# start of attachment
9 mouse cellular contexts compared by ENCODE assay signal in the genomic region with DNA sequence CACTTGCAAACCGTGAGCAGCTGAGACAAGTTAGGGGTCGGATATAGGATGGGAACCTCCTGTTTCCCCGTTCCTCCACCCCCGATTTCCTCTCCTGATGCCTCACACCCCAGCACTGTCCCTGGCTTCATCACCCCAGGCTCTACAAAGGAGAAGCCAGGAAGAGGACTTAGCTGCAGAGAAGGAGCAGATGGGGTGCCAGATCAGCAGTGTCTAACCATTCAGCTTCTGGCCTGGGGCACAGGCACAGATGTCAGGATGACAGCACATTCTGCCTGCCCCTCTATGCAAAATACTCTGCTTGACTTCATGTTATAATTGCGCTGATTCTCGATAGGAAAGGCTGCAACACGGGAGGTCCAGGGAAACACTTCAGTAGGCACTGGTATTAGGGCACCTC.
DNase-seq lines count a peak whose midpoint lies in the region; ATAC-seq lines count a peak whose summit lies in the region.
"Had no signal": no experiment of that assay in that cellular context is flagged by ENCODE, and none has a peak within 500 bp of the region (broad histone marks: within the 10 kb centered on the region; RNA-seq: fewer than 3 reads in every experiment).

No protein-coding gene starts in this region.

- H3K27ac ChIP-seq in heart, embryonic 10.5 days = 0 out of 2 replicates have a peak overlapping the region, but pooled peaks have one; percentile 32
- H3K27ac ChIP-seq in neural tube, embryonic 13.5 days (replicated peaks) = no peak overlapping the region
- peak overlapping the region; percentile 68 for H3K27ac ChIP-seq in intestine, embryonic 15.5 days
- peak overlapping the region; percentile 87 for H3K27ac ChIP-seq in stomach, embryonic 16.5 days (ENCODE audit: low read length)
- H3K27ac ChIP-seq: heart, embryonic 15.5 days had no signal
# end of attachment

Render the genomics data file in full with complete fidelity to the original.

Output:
9 mouse cellular contexts compared by ENCODE assay signal in the genomic region with DNA sequence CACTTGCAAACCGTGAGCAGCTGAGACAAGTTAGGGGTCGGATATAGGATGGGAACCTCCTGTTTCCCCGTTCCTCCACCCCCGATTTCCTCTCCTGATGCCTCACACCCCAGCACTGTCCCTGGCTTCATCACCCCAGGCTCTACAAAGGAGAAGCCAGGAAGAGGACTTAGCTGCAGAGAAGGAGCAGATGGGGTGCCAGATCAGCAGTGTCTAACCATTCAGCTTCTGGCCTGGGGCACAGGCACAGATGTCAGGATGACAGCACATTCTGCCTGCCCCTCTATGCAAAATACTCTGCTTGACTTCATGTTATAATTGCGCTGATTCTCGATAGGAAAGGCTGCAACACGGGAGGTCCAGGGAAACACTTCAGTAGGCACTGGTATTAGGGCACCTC.
DNase-seq lines count a peak whose midpoint lies in the region; ATAC-seq lines count a peak whose summit lies in the region.
"Had no signal": no experiment of that assay in that cellular context is flagged by ENCODE, and none has a peak within 500 bp of the region (broad histone marks: within the 10 kb centered on the region; RNA-seq: fewer than 3 reads in every experiment).

No protein-coding gene starts in this region.

- H3K27ac ChIP-seq in heart, embryonic 10.5 days = 0 out of 2 replicates have a peak overlapping the region, but pooled peaks have one; percentile 32
- H3K27ac ChIP-seq in neural tube, embryonic 13.5 days (replicated peaks) = no peak overlapping the region
- peak overlapping the region; percentile 68 for H3K27ac ChIP-seq in intestine, embryonic 15.5 days
- peak overlapping the region; percentile 87 for H3K27ac ChIP-seq in stomach, embryonic 16.5 days (ENCODE audit: low read length)
- H3K27ac ChIP-seq: heart, embryonic 15.5 days had no signal